Suspense writer has two names, but a single purposeEvery...

SUNDAY SNAPSHOTS

October 31, 1993|By Patrick A. McGuire

Suspense writer has two names, but a single purpose

Every now and then someone will say to Kathryn Jensen, "Nicole! I loved your latest book." Just as she is about to go "Huh?" she remembers: "Oops, that's right, I'm also Nicole."

It's one of the hazards of a having a nom de plume, but Ms. Jensen, who writes suspense novels for teens under the name Nicole Davidson, isn't complaining. After a dozen years trying to break into print, the Arbutus writer celebrates this month the publication of her sixth novel, "Surprise Party," published by Avon paperbacks.

And while the topic is timely for October -- a Halloween party gone bad -- it's the underlying social messages that mark a Davidson/Jensen novel.

"In 'Surprise Party,' I wanted to put in an anti-drug and anti-drinking message for kids," she says. "But you can't just say, 'This is not good for you.' You need to use entertainment."

And what better entertainment than a story.

"Kids love a story," she says. "And kids need a release from reality. They are very pressured. Yet the undercurrent of the message is important. I've always thought, 'Gee, what a waste of plot form if you don't have something to say to kids.' "

Ms. Jensen, who took her pen name from the first names of her two grown children -- Nicole and David -- often sets her novels in Baltimore or Maryland surroundings.

In "Surprise Party," the lead characters are a Baltimore County drug-sniffing dog and his Baltimore County police officer handler.

"I met some of the officers in the K-9 unit and their dogs at the Wilkens Precinct," she says, "and was able to watch a training session. They were great over there, wonderfully helpful." When Jessica Elfenbein chose to write her doctoral dissertation on the history of the Baltimore Young Men's Christian Association (YMCA), she didn't realize what fertile ground she had tapped. But as the University of Delaware graduate student probed archives and interviewed sources, she discovered that the YMCA's history was a wide-angle lens through which to view Baltimore's civic past.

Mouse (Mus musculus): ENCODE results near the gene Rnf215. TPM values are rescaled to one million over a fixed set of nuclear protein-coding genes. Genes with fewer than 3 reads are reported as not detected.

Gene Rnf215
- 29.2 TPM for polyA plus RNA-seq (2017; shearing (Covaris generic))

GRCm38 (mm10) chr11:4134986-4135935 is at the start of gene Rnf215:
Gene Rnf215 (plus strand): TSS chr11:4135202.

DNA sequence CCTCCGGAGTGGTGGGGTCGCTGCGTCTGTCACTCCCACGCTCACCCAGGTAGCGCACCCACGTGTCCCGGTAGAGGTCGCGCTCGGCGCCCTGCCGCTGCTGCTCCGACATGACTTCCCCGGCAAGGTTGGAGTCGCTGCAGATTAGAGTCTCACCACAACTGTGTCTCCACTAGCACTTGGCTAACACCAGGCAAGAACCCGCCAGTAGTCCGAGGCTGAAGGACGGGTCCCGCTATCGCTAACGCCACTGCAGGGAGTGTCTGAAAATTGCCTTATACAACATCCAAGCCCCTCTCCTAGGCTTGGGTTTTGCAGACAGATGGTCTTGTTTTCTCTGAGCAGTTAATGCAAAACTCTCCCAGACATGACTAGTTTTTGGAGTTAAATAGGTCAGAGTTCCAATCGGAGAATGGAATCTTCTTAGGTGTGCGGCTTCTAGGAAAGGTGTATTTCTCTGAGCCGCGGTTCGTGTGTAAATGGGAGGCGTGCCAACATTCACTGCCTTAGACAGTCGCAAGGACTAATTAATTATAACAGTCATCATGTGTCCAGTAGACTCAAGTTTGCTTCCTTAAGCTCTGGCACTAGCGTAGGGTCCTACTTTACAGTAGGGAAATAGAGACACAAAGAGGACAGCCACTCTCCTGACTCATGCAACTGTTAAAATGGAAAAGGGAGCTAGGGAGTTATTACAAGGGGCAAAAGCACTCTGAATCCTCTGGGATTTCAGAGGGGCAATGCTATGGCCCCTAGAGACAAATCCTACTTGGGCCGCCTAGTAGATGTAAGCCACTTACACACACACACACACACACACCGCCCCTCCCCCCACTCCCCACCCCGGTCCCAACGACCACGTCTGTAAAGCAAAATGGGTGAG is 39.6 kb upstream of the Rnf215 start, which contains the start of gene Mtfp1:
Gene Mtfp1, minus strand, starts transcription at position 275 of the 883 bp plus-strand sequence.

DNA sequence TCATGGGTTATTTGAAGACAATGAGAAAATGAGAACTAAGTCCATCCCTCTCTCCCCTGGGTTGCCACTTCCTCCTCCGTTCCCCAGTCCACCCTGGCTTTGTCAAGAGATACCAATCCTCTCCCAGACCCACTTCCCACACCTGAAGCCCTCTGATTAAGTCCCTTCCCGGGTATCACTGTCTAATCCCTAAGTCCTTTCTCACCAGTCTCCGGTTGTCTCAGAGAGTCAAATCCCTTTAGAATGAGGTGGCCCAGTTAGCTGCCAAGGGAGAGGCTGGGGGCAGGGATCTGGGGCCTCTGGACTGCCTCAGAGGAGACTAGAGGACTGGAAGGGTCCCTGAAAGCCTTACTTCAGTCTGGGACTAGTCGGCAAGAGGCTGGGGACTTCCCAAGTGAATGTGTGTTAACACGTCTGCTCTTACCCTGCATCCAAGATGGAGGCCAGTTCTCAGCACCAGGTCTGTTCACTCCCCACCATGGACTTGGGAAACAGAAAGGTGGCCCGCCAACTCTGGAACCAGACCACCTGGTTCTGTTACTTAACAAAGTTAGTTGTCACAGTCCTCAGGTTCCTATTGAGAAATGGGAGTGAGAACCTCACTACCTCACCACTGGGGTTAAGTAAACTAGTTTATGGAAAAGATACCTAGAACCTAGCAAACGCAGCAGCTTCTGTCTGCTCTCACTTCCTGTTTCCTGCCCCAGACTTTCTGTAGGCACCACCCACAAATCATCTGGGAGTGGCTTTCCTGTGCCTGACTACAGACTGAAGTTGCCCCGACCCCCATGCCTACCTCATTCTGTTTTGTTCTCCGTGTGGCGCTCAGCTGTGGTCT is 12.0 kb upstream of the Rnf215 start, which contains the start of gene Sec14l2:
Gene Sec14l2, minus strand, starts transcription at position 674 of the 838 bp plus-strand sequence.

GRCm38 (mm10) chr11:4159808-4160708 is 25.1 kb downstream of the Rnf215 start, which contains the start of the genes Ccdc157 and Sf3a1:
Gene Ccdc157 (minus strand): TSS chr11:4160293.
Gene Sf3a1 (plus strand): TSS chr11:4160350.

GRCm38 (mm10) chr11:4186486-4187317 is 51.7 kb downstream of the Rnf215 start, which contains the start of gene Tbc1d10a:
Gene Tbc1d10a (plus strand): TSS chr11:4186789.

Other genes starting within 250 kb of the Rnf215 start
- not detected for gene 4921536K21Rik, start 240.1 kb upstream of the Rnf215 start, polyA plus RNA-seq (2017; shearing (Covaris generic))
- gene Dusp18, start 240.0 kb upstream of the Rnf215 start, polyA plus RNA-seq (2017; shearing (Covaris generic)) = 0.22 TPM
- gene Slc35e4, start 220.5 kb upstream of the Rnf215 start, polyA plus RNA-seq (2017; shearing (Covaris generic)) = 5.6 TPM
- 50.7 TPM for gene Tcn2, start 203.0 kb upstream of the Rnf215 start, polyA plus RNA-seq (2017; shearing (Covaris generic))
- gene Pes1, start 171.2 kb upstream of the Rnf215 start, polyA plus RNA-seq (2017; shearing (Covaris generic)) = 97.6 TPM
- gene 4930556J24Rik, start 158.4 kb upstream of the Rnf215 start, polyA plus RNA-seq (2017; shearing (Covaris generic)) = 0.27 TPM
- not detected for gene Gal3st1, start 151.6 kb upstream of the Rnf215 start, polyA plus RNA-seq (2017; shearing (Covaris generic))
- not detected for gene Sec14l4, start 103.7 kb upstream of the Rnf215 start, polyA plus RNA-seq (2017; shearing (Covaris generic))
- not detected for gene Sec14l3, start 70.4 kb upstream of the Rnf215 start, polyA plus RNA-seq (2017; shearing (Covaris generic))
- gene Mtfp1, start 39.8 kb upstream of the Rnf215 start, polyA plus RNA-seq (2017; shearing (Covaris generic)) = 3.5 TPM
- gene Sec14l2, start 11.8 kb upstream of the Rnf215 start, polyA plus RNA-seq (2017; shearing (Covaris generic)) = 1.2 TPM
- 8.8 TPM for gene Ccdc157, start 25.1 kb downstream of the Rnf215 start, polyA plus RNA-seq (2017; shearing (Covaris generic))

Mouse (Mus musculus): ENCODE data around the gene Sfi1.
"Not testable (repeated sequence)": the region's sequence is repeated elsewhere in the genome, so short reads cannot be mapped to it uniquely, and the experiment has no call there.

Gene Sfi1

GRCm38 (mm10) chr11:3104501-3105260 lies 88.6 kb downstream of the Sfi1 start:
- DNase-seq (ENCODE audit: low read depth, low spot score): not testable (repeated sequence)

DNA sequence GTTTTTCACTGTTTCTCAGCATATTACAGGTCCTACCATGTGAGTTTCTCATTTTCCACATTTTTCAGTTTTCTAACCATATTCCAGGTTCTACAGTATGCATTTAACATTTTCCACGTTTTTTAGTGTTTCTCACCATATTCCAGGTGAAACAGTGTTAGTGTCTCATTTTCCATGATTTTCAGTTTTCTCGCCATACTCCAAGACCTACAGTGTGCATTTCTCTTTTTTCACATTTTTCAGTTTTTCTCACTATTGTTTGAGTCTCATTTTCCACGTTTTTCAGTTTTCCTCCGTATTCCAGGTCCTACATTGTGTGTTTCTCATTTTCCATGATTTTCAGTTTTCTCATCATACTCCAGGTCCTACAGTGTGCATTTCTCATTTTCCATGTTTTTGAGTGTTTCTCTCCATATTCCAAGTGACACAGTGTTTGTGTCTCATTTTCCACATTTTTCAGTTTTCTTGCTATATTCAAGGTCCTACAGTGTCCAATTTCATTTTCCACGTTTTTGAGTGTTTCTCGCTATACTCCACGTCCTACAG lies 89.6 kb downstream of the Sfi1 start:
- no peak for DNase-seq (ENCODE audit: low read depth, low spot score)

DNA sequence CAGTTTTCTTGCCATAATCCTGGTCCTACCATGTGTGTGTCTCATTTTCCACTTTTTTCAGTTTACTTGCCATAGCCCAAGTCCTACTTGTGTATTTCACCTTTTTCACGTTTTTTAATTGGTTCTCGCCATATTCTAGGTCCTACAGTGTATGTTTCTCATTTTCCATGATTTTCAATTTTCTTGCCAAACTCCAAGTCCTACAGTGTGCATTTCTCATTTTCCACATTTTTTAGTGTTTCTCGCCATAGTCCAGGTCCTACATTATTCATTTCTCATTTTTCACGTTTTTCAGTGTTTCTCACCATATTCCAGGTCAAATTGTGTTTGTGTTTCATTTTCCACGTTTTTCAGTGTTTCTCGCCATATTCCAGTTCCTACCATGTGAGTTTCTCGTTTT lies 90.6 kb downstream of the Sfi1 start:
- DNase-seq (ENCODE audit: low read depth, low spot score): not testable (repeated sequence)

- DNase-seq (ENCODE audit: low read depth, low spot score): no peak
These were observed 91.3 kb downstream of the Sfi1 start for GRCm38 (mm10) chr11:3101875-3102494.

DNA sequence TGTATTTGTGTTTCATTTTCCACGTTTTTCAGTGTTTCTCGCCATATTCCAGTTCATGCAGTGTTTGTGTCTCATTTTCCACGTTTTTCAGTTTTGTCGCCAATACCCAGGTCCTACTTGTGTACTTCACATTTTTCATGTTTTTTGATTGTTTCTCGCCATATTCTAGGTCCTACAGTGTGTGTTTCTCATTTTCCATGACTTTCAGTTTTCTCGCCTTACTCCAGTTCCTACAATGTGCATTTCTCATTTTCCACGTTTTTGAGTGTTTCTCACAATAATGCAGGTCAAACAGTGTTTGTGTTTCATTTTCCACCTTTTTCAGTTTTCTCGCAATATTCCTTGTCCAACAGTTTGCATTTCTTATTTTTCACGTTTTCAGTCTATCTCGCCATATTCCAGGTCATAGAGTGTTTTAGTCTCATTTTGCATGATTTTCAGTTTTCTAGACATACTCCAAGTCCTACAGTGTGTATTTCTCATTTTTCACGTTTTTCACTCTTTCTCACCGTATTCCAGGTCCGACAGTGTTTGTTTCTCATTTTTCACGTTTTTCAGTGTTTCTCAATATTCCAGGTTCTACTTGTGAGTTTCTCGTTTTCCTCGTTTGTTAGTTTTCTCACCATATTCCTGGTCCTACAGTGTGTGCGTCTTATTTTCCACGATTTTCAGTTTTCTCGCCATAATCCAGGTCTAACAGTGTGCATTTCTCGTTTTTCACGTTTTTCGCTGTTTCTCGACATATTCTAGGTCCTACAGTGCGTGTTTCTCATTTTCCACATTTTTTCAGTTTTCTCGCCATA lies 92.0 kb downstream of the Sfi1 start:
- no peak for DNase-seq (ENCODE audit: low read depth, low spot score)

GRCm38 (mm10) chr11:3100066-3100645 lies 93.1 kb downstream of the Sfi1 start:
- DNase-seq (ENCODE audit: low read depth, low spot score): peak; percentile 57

Ms. Elfenbein is eager to add a personal touch to her history by speaking to former residents of local YMCAs about their experiences and memories. (Anyone wishing to contact her about residence in a YMCA dorm may call the YMCA of Greater Baltimore at [410] 837-9622.)

Part of the city's landscape since 1852, the YMCA was originally formed to serve "young men coming to the city to keep them out of trouble with wholesome and religious activities," Ms. Elfenbein says.

At its peak, the YMCA operated numerous branches and clubs throughout the city where men found housing, reading rooms, cafeterias and gyms.

Besides the downtown Central branch and another at Druid Hill originally designed for African Americans, the YMCA maintained outlets for college students, industrial workers, seamen and railroad employees.

Today, the YMCA still provides spiritual guidance and tends to community needs, Ms. Elfenbein says. But with the Druid Hill branch the only remaining YMCA operating within the city, Ms. Elfenbein's doctoral thesis questions whether the organization has abandoned its original mission as it shifts its attention to the suburbs.

Stephanie Shapiro

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